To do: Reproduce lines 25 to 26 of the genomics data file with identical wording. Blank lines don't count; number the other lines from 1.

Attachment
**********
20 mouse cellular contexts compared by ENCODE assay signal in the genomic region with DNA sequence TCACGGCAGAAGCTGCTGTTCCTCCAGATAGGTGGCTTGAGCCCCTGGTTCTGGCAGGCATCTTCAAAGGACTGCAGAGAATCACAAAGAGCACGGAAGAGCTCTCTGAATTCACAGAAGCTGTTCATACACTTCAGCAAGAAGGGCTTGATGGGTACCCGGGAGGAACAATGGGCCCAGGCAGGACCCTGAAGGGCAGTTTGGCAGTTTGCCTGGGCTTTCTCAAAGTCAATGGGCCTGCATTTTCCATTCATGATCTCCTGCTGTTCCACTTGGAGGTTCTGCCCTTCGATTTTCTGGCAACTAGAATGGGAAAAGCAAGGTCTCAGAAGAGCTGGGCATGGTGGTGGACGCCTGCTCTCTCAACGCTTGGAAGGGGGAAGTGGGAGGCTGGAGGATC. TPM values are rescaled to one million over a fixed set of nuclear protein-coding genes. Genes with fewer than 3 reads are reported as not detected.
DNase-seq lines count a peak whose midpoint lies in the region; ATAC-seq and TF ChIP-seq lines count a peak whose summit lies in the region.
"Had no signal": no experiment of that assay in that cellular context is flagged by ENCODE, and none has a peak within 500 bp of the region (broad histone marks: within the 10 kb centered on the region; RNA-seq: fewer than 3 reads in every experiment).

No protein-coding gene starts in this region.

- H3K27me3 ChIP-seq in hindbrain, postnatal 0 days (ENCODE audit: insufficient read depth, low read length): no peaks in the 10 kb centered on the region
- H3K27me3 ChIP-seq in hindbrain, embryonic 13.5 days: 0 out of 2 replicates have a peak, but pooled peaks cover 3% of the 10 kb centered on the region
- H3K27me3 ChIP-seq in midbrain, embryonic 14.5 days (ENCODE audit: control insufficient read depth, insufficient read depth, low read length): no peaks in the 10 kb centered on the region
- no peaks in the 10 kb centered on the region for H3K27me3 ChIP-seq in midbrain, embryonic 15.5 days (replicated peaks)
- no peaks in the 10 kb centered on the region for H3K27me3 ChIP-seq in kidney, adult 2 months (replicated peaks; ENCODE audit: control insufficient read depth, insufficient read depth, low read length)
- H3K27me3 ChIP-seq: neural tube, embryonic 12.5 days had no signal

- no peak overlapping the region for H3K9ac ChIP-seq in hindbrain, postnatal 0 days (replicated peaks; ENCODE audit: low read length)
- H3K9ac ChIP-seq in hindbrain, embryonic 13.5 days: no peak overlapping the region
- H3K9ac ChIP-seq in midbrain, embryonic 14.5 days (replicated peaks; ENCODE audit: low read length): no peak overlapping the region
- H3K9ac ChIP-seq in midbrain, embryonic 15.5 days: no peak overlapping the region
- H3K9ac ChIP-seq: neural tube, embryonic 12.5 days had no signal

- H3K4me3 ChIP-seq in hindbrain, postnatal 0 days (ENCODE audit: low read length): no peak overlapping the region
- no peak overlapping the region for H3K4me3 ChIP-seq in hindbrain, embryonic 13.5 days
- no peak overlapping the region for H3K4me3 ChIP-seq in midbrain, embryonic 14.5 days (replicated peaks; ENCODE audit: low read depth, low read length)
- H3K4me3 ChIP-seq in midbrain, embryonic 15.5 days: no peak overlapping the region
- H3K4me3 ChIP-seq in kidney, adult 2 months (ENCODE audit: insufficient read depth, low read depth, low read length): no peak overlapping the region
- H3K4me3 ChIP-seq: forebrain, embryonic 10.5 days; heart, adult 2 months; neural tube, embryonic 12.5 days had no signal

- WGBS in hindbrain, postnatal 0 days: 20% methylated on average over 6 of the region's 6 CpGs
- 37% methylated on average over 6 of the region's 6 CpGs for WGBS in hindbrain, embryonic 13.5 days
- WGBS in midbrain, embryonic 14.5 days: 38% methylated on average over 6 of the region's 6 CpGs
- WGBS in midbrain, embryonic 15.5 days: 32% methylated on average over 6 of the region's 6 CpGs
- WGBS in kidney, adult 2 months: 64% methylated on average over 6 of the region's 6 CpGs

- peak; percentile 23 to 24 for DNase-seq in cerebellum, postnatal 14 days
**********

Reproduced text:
- WGBS in midbrain, embryonic 15.5 days: 32% methylated on average over 6 of the region's 6 CpGs
- WGBS in kidney, adult 2 months: 64% methylated on average over 6 of the region's 6 CpGs